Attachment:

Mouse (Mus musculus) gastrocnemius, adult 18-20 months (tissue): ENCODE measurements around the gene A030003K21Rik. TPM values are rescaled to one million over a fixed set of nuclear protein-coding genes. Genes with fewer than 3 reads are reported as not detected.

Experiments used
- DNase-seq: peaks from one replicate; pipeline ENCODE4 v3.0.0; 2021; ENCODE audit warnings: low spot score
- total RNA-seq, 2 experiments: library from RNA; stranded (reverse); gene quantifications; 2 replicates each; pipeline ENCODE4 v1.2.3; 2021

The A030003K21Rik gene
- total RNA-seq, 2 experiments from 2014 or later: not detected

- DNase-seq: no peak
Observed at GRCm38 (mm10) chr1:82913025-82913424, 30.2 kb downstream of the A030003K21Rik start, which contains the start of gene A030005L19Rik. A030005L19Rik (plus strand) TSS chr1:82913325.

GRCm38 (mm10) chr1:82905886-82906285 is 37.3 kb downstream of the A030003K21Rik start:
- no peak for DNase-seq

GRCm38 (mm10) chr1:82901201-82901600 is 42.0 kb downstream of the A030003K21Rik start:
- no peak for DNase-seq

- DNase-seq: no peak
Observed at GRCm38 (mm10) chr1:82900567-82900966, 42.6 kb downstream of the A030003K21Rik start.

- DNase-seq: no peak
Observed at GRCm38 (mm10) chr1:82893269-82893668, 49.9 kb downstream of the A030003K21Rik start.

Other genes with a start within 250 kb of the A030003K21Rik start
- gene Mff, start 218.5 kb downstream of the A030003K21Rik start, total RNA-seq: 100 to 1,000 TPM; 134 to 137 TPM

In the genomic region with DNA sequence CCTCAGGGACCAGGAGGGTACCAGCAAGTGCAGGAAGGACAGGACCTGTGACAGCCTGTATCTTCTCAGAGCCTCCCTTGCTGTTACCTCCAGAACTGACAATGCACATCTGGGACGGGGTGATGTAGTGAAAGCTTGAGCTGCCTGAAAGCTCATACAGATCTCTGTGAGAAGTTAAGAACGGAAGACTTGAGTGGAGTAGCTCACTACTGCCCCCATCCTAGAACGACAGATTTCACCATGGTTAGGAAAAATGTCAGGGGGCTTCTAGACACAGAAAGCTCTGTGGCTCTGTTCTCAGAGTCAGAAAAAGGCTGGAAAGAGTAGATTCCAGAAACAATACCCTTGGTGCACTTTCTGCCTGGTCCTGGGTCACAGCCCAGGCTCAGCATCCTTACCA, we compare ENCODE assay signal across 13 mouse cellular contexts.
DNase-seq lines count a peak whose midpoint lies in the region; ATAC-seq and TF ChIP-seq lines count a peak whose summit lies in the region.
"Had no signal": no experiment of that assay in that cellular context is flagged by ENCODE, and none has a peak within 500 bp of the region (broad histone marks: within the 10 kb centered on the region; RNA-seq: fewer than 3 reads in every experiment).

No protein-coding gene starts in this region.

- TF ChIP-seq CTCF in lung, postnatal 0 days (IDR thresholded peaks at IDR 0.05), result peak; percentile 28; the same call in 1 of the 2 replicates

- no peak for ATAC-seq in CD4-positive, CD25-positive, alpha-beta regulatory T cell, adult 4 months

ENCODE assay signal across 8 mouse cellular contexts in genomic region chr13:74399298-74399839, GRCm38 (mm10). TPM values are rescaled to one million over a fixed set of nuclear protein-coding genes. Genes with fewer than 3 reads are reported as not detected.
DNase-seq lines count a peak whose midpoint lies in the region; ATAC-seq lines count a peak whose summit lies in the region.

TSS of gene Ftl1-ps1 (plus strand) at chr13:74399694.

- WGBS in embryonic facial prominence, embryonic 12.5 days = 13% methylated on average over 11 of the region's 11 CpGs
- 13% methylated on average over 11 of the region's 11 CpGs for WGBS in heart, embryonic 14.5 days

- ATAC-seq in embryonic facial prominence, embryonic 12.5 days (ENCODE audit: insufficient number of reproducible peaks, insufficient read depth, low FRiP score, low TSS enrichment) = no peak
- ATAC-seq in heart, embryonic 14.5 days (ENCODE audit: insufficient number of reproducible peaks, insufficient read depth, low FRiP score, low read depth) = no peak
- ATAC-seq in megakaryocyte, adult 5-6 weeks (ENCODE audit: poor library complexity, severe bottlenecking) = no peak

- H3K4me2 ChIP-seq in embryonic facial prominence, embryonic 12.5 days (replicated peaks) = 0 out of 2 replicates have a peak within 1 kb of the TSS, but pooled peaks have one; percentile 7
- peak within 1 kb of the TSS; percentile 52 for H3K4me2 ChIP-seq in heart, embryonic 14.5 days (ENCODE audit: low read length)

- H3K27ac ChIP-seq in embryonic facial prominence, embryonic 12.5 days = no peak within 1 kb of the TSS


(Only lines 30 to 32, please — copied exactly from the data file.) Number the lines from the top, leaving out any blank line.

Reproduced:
- ATAC-seq in embryonic facial prominence, embryonic 12.5 days (ENCODE audit: insufficient number of reproducible peaks, insufficient read depth, low FRiP score, low TSS enrichment) = no peak
- ATAC-seq in heart, embryonic 14.5 days (ENCODE audit: insufficient number of reproducible peaks, insufficient read depth, low FRiP score, low read depth) = no peak
- ATAC-seq in megakaryocyte, adult 5-6 weeks (ENCODE audit: poor library complexity, severe bottlenecking) = no peak